Primary routes are those (non-motorway) A roads which are designated (at a national level) as being the main non-motorway routes of the country, supplementing the motorway network. They are usually shown as green routes on maps and on signs. They can be dual carriageways or single carriageways - dual carriageways are shown as such on maps, usually by a thicker line or a double line. Motorways are always blue on maps and signs. The other A roads and all B roads are often shown as red and orange (or yellow) on maps respectively.

Last edited by Manchester Planner; March 16th, 2010 at 11:56 PM.
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Old March 16th, 2010, 11:55 PM   #977
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Here's a good example:



This shows the motorway "M6" (with junction 34) running south-north. The green road is a primary A road, the red roads are other A roads and the yellow roads are B roads. The dual carriageway A road, on the left, is shown by a double green line. All other roads are thin, white lines.

The A6, which pre-dates the M6, is also on this map. A tiny section at the bottom is dual-carriageway. It is not, at this point anyway, a primary route though, despite the "high" route number of 6. (When the motorway M6 was built it took the long distance traffic away from the old A6 presumably.)

Lancaster is shown with a green highlight over its name as it is a primary destination - a locality which a primary route or motorway has as its destination.
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Old March 17th, 2010, 02:00 AM   #978
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If I can add something. Some maps also highlight multilevel junctions on "A" dual carriageways, even numbering them, so you can recognize most motorway-like non-motorway roads.

Picture of one of my maps showing A14:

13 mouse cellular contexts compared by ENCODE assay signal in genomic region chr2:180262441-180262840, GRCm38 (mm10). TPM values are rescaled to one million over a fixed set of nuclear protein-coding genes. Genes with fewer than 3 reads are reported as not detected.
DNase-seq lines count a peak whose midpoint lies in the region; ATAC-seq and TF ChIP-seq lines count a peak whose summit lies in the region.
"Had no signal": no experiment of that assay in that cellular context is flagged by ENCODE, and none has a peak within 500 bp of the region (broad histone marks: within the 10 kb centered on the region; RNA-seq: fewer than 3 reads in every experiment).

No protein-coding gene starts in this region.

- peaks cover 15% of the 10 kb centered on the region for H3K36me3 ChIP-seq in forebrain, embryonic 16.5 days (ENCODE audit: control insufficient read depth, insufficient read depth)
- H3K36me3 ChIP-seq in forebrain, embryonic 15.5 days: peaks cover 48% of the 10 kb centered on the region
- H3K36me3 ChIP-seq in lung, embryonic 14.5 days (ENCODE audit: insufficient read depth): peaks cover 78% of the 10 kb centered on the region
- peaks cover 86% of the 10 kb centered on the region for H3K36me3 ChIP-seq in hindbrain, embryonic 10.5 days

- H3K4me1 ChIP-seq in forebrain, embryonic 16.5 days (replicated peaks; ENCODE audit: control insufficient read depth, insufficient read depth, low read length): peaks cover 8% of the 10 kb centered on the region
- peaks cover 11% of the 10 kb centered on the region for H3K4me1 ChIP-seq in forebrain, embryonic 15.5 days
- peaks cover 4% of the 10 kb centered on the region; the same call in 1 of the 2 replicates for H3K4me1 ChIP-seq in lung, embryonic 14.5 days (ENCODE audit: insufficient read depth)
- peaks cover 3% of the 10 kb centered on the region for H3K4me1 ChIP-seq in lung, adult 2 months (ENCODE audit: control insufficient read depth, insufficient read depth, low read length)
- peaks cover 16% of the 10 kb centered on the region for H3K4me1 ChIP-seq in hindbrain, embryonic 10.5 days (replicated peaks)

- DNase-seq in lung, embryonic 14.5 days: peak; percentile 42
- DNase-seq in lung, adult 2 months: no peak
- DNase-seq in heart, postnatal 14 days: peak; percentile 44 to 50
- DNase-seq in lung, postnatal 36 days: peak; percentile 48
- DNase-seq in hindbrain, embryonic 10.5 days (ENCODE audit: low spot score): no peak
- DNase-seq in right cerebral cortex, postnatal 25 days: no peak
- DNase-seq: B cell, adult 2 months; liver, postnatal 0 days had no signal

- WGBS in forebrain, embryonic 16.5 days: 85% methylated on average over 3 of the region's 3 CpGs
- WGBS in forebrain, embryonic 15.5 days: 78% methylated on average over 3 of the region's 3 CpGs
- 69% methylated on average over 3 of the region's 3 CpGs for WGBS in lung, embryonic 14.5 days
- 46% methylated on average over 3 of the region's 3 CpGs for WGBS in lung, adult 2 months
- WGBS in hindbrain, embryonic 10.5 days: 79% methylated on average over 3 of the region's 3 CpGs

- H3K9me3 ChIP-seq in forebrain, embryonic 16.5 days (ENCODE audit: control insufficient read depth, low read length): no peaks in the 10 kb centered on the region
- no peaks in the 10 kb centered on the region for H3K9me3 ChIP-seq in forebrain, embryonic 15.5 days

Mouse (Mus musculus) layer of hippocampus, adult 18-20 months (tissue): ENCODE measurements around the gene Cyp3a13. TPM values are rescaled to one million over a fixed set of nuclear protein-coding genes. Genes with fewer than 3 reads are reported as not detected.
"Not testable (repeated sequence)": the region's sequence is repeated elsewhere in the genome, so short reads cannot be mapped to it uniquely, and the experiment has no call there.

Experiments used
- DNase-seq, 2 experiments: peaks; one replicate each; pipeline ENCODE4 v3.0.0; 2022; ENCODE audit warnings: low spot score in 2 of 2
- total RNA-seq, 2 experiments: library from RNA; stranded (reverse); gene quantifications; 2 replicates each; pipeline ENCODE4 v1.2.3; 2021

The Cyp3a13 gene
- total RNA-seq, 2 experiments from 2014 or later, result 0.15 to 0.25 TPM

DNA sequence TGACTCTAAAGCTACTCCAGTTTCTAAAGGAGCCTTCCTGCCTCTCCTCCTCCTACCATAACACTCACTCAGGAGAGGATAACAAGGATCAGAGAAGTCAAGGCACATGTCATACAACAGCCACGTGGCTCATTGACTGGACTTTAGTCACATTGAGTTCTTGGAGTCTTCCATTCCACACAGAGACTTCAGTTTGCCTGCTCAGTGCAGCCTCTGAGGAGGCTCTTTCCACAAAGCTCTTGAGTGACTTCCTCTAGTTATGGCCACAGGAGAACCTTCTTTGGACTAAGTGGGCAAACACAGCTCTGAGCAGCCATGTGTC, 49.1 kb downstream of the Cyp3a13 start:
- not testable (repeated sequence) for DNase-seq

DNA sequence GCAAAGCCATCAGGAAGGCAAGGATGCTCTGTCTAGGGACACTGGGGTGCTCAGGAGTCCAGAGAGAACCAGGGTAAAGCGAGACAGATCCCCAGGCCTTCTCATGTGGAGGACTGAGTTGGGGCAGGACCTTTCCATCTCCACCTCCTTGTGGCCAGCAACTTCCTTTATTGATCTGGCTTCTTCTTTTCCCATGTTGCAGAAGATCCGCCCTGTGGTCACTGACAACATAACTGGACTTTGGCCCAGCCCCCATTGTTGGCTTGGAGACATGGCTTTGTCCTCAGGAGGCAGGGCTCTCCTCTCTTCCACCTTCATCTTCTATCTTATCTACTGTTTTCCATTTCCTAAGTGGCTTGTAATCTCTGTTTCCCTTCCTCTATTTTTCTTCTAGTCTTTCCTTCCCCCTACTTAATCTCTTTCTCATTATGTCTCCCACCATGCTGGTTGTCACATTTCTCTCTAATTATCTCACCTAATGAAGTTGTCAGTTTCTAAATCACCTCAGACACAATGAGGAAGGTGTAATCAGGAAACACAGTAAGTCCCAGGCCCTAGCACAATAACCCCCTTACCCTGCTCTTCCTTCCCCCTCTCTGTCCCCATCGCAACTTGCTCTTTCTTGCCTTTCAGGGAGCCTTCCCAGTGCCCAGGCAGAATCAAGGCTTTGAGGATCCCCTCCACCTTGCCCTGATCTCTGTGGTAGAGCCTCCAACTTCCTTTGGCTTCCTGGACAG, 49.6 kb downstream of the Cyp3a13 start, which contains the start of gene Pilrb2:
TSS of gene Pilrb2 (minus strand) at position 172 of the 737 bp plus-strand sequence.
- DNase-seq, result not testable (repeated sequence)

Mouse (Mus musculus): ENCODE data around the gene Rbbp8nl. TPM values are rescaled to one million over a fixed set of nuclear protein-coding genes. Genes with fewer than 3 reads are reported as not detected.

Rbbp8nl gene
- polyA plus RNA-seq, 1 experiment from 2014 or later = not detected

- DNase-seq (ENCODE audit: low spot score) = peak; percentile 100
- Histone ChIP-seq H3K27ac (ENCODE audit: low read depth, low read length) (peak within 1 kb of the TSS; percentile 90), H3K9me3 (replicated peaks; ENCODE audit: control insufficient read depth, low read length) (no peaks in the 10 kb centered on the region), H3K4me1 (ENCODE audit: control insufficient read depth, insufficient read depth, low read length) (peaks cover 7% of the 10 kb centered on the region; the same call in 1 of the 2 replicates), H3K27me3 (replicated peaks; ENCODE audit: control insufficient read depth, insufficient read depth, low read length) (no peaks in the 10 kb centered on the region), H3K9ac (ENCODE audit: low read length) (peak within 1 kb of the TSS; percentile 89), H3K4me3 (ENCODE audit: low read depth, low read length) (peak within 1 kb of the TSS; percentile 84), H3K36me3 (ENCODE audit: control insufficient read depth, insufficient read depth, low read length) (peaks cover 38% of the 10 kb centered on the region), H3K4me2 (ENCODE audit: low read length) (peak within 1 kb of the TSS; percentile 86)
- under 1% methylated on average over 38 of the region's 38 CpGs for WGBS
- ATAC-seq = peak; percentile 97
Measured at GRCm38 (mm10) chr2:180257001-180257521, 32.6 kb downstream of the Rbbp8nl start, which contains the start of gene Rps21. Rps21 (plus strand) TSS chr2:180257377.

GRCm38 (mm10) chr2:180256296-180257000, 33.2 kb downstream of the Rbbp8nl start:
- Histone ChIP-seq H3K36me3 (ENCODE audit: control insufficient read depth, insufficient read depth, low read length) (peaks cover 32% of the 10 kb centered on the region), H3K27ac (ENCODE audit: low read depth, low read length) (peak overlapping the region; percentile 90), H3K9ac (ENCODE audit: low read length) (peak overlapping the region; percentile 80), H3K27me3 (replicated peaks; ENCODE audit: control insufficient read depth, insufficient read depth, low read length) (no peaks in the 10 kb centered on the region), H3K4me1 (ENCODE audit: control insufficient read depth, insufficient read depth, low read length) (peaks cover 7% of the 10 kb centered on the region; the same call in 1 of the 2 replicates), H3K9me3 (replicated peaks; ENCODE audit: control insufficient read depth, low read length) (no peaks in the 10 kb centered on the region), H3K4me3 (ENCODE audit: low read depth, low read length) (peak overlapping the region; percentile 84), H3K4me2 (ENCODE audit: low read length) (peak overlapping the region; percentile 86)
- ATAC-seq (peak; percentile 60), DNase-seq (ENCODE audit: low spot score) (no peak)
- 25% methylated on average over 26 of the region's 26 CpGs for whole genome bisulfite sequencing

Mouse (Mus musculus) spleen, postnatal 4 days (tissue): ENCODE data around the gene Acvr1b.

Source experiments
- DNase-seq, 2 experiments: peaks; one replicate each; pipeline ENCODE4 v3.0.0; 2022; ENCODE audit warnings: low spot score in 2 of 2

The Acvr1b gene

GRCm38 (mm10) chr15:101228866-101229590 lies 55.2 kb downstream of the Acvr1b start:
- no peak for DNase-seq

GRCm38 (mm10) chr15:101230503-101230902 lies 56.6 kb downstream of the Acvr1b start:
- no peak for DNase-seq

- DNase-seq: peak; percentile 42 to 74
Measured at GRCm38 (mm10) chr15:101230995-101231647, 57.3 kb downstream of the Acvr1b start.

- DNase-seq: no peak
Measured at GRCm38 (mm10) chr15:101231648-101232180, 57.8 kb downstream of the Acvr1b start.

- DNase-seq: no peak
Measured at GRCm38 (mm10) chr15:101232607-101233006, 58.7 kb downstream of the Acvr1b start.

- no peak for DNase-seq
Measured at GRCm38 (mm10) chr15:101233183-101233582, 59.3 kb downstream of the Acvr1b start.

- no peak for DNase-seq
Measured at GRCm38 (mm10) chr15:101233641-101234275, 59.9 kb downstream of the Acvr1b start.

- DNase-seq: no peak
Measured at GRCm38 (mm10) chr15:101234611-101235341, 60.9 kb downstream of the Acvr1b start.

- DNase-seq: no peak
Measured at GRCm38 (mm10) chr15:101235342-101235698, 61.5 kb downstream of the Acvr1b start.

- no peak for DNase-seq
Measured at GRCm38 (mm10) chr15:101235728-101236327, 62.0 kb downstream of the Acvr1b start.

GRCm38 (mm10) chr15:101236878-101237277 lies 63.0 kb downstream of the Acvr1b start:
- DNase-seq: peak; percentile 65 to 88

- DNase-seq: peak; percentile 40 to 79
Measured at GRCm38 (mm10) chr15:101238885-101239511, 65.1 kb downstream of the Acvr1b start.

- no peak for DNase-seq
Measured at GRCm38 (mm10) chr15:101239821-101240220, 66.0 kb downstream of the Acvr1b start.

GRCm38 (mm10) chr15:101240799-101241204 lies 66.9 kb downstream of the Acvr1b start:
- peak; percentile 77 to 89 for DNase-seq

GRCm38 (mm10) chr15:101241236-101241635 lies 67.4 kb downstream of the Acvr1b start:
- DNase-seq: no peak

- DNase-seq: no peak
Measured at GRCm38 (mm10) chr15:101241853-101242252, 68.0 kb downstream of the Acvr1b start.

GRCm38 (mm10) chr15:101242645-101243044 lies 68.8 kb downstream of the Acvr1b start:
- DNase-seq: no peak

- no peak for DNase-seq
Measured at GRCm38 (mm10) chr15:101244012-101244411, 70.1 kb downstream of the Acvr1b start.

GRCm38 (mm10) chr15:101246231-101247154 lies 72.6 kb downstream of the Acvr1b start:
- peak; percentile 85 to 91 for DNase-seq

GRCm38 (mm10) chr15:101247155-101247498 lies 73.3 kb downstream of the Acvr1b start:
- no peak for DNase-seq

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Old March 17th, 2010, 12:42 PM   #979
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Yup and to add even more British map reading hints and tips ( ) those junctions (be it on motorways or dual carriageways) shown as red are restricted in the sense that one cannot go from any direction to any direction. So on the above map, 38 & 39 are restricted, and probably work together in order to allow traffic to move on/off the A14 in all directions and senses.

Also with that last map - orange shows the B roads, and then the minor, unclassified roads are shown in yellow and white - the yellow roads are the advised/through roads and should be used unless going to somewhere really specific.
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Old March 17th, 2010, 05:31 PM   #980
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Thanks for the info everyone. Perhaps I should give a concrete example of what I mean, as I am not sure how else to explain it.

When I drive from the Nottingham to Birmingham, I take the A453 to the M1 and then get on the A42. This road is like a motorway in every way, except in name, and then at some point, the A42 becomes the M42. So, I guess I am trying to find some sort of map that indicates a difference between the A42 and other 'types' of A road.

I know that these type of A roads lack certain things, like wide enough shoulders and long enough exits and entrances, but they are in essence, a Motorway, even if they are not labeled as such.

If roads like the A42 were indicated on a map for all practical purposes a motorway, even if they don't fit the legal definitions, I think the UK could show that it actually has a decent motorways system in comparisons with Holland or France.